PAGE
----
Once you have learned Basic Mushrooming skills, and have learned to “know when you don’t know,” you’re ready to start sampling some of the best wild food Missouri has to offer.
Learn key identifying features so you don’t make an unpleasant (even fatal) mistake.
Always use caution!
- Never eat a wild mushroom unless you're absolutely certain of its species. Read Basic Mushrooming to learn how to identify Missouri's wild mushrooms.
- Never eat wild mushrooms raw. They can be hard to digest or have irritants that are deactivated by cooking.
- If you’re trying one for the first time, eat only a few (cooked) bites, and save a raw specimen in the fridge for 48 hours. This will be helpful if it turns out you’re allergic or sensitive to it — or if you’ve made a mistake.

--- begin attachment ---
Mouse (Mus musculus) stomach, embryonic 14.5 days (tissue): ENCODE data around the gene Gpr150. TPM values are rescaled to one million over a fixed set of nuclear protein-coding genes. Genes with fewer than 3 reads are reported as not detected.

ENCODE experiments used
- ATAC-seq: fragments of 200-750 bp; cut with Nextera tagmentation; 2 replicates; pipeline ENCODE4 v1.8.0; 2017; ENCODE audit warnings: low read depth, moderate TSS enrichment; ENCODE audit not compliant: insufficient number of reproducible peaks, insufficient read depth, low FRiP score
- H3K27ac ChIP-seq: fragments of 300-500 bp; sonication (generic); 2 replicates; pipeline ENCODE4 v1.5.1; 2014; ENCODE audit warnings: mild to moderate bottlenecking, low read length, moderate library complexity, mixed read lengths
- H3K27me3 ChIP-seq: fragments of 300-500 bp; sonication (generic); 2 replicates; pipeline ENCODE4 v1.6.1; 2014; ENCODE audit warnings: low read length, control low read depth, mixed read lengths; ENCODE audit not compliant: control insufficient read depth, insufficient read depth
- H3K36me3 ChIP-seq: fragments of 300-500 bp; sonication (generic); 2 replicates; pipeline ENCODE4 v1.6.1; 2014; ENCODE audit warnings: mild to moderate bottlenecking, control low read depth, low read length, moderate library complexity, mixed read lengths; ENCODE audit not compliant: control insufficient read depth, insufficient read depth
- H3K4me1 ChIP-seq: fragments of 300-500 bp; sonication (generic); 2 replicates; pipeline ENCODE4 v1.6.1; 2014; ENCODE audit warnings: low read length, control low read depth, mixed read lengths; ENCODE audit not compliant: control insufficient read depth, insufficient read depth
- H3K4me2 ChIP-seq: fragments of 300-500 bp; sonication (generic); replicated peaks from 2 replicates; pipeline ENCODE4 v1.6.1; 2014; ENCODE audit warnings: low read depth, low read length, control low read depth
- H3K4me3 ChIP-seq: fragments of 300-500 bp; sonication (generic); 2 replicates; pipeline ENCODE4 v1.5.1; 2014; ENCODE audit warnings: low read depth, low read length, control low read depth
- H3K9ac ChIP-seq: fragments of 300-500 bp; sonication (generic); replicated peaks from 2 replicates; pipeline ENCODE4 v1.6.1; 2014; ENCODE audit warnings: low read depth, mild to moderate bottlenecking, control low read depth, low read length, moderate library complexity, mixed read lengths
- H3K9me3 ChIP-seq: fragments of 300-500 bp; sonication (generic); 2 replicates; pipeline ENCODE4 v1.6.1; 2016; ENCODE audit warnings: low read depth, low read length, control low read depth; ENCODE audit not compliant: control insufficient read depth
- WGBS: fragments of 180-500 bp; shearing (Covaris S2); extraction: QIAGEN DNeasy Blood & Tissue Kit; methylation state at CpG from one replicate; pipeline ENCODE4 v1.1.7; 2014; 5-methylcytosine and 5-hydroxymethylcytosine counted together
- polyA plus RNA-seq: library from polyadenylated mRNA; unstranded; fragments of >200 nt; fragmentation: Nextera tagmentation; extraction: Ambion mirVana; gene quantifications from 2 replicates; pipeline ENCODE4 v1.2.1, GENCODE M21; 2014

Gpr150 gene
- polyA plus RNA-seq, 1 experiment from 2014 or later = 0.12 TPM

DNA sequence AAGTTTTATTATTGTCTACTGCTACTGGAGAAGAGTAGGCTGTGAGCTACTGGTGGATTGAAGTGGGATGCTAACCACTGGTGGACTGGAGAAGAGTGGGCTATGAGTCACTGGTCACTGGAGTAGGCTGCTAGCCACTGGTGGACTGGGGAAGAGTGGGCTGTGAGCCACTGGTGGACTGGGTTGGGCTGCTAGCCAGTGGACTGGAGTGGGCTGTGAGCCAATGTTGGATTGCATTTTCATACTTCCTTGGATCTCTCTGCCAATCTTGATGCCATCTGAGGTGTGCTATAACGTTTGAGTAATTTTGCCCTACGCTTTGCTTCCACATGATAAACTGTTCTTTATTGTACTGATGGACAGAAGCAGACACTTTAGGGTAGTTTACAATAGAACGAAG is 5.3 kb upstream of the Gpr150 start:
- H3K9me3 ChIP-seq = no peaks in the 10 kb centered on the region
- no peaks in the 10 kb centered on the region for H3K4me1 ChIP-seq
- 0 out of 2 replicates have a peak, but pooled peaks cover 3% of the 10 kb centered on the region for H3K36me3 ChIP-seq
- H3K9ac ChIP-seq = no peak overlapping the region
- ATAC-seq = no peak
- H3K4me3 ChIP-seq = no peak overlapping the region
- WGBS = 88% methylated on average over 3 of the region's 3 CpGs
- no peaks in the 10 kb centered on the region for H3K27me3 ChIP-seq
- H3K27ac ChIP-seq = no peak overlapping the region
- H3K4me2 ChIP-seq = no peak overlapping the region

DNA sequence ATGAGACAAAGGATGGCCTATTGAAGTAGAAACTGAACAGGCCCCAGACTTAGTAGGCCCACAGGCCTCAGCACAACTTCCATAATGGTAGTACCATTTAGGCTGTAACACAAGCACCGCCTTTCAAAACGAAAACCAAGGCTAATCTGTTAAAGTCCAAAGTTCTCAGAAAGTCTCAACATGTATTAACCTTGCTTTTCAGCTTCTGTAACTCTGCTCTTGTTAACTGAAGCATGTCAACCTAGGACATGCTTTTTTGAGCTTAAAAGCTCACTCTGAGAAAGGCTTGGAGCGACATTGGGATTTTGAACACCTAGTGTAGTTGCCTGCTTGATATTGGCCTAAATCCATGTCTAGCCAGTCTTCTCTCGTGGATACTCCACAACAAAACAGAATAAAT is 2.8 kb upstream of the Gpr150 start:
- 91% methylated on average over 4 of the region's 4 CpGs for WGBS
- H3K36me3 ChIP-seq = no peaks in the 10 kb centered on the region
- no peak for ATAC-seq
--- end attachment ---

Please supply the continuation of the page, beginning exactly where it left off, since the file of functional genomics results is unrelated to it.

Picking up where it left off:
- Don’t mix more than one kind of mushroom if you’re trying them for the first time.
If you are new to mushroom hunting, focus on the easiest and most fool-proof types
- Chanterelles (including the Black trumpet)
- Sulphur-colored chicken of the woods
- Hen of the woods
- Lobster mushroom
- Giant puffballs
- Oyster mushroom.
The following list includes species that are deemed safe to eat, and it includes several that are considered choice and excellent edible mushrooms. Click on each to go to its field guide entry, for a brief description of the mushroom, including where and when it can be found — very important for accurate identification. If there are reasons for caution, they are noted.
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